Industrial capacity and inflation
Statistics Canada reports on industrial capacity, an important data point for the Bank of Canada, ever watchful for inflation:
Industrial capacity utilization rates
First quarter of 2006
Capacity use among Canadian industries edged down in the first three months of 2006 in the wake of the rising loonie and a decline in foreign demand for some manufactured goods.
Industries operated at 85.9% of their capacity between January and March, compared with 86.1% in the fourth quarter of 2005.
Still, rates have remained relatively stable over the past two years, and are holding at near-record levels of capacity use. The first-quarter dip put the rate 1.7 percentage points below the peak of 87.6% reached in the first quarter of 1988.
The industrial capacity utilization rate is the ratio of an industry's actual output to its estimated potential output. With this release rates have been revised back to the first quarter of 2004 to reflect the revised source data.
Despite this high capacity utilization, inflation has remained modest. The Consumer Price Index (excluding the eight volatile components identified by the Bank of Canada) rose 1.6% between April 2005 and April 2006.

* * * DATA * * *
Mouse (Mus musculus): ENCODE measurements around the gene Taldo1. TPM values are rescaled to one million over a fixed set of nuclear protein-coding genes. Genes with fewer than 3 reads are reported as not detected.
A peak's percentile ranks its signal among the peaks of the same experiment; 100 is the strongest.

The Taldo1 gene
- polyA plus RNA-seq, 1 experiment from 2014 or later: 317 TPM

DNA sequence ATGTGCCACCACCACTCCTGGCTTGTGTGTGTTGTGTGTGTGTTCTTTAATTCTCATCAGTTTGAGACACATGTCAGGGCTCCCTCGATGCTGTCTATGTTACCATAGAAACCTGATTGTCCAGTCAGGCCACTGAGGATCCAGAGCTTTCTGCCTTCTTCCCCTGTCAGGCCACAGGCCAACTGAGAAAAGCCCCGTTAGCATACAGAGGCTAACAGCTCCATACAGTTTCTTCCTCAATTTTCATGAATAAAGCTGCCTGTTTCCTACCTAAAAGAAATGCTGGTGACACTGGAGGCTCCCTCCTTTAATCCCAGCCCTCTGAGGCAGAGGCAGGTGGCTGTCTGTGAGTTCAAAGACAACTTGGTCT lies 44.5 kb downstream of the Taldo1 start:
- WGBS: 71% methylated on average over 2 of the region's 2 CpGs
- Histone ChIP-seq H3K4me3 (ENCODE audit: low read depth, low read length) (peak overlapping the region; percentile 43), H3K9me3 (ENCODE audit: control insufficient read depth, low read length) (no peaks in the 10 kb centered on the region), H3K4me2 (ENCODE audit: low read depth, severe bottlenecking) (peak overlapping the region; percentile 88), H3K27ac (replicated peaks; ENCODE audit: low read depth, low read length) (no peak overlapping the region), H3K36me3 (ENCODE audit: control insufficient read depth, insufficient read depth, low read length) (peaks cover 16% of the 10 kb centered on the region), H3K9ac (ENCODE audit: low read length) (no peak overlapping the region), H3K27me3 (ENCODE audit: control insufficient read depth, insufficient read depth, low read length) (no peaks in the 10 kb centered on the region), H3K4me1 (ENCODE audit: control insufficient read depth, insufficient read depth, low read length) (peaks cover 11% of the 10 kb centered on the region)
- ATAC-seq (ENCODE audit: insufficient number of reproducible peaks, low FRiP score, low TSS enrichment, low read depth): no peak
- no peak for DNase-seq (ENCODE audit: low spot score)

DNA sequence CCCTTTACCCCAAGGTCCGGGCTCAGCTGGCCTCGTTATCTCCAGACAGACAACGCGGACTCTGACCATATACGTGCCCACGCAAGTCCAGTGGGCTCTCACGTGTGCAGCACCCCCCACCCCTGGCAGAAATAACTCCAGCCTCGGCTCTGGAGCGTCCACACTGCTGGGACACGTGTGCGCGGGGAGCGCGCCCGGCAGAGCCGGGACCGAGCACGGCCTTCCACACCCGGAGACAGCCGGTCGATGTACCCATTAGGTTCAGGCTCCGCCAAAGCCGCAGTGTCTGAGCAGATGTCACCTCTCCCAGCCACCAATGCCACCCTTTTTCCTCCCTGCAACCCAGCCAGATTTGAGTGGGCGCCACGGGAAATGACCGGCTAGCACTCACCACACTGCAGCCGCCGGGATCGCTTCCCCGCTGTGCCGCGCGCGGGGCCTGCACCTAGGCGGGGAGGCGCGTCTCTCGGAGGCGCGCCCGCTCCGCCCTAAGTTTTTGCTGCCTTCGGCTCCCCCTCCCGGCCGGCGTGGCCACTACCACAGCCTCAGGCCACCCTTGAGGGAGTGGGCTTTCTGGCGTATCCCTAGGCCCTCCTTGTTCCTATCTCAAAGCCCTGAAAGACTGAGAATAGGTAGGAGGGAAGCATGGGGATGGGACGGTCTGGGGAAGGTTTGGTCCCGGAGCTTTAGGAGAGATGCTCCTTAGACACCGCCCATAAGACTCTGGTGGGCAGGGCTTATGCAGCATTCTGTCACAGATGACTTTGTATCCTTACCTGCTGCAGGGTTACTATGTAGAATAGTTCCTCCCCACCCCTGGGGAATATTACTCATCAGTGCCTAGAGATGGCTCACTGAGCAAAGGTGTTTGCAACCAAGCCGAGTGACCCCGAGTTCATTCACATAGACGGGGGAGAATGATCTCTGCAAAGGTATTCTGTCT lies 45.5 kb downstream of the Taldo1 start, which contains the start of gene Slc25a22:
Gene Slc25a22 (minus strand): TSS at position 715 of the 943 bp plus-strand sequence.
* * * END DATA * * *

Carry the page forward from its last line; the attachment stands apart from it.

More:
Alas, despite high capacity utilization, CPI inflation remains low. It seems to me there is a disconnect on this front, especially since we export so much of our industrial output. Why should we care if capacity is reaching its limits if foreigners are bearing higher prices? And if anything, tight capacity is a signal to build more capacity through new capital investment, of which there has been too little in recent years when benchmarked against GDP.
This view is too rooted in an "old economy", manufacturing-centred view of the world. Is there really a capacity constraint on a company selling software or even a company producing pharmaceutical drugs? In these cases so much of the cost of production is upfront cost while the marginal cost is very very low, if not zero in the case of software.
The other part of the equation is that we import a lot of consumer goods, so prices, if they are going up at all, are out of our control. Supply-push inflation, as in the case of high oil prices, should not lead to a knee-jerk response by the Bank of Canada to raise interest rates, a blunt instrument to slow down the economy.
All of which reinforces my initial point that the Bank of Canada is too obsessed with inflation.